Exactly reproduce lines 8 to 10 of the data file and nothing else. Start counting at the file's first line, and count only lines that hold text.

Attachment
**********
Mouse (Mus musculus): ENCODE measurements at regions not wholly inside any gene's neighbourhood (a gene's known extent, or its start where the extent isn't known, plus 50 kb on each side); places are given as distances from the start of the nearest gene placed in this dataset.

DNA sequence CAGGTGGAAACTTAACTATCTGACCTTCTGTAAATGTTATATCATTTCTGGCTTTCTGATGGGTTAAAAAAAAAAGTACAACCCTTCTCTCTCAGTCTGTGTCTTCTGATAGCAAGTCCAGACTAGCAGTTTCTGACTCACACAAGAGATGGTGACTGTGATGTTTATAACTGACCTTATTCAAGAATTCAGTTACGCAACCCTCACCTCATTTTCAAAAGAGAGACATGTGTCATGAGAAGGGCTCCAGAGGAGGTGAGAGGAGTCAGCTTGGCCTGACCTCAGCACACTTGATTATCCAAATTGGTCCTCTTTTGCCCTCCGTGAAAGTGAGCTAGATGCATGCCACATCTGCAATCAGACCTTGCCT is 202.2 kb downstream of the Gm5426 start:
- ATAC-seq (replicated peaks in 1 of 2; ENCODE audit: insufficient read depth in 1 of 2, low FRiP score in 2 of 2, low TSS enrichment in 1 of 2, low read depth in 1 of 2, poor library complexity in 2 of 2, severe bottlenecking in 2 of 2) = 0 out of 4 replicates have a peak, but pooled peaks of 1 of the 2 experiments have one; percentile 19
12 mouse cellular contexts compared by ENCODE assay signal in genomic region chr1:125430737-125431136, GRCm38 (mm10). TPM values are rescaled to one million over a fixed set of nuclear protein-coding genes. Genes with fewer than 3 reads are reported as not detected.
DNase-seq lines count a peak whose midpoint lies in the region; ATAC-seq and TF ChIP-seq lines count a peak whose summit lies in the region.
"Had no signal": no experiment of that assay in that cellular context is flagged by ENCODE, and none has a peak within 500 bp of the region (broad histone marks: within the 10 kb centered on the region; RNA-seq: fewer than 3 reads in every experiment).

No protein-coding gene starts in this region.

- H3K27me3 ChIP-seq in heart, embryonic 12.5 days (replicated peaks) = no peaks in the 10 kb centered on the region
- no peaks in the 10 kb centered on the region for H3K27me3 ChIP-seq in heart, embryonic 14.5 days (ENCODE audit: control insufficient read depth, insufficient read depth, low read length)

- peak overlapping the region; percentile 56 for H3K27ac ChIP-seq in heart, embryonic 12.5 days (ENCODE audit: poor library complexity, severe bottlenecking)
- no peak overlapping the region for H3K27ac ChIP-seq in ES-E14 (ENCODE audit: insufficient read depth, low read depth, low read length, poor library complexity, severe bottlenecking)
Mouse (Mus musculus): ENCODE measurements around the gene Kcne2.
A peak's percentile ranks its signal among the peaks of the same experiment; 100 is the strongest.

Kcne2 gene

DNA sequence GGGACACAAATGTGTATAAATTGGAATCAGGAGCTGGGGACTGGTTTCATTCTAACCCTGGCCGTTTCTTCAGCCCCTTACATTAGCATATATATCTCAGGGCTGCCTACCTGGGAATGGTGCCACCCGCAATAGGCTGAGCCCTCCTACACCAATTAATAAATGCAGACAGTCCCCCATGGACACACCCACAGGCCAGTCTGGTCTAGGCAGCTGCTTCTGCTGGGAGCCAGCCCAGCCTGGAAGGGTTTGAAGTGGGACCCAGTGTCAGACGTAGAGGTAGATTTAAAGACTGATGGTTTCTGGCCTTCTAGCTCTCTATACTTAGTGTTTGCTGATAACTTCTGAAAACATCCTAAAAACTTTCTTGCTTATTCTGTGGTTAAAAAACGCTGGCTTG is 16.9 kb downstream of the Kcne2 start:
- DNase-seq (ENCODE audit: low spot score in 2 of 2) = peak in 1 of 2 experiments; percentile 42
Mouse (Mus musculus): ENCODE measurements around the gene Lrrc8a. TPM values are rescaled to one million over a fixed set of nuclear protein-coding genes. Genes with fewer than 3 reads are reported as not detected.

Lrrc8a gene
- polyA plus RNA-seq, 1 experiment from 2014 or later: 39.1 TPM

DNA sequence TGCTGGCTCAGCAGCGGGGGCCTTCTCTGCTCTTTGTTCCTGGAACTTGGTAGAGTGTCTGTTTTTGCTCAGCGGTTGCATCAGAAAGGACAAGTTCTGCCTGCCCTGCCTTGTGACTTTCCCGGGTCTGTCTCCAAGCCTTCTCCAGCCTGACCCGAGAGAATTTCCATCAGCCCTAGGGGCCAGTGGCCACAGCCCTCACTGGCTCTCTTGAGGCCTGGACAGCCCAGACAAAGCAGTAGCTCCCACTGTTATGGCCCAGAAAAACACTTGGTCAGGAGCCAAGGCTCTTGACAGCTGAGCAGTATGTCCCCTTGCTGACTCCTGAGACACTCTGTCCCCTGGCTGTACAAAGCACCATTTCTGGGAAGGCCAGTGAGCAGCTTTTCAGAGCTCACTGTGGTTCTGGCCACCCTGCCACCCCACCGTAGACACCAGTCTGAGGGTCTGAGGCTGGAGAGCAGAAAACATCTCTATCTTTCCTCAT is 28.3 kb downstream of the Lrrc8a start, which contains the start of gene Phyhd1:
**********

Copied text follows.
- H3K27me3 ChIP-seq in heart, embryonic 12.5 days (replicated peaks) = no peaks in the 10 kb centered on the region
- no peaks in the 10 kb centered on the region for H3K27me3 ChIP-seq in heart, embryonic 14.5 days (ENCODE audit: control insufficient read depth, insufficient read depth, low read length)

- peak overlapping the region; percentile 56 for H3K27ac ChIP-seq in heart, embryonic 12.5 days (ENCODE audit: poor library complexity, severe bottlenecking)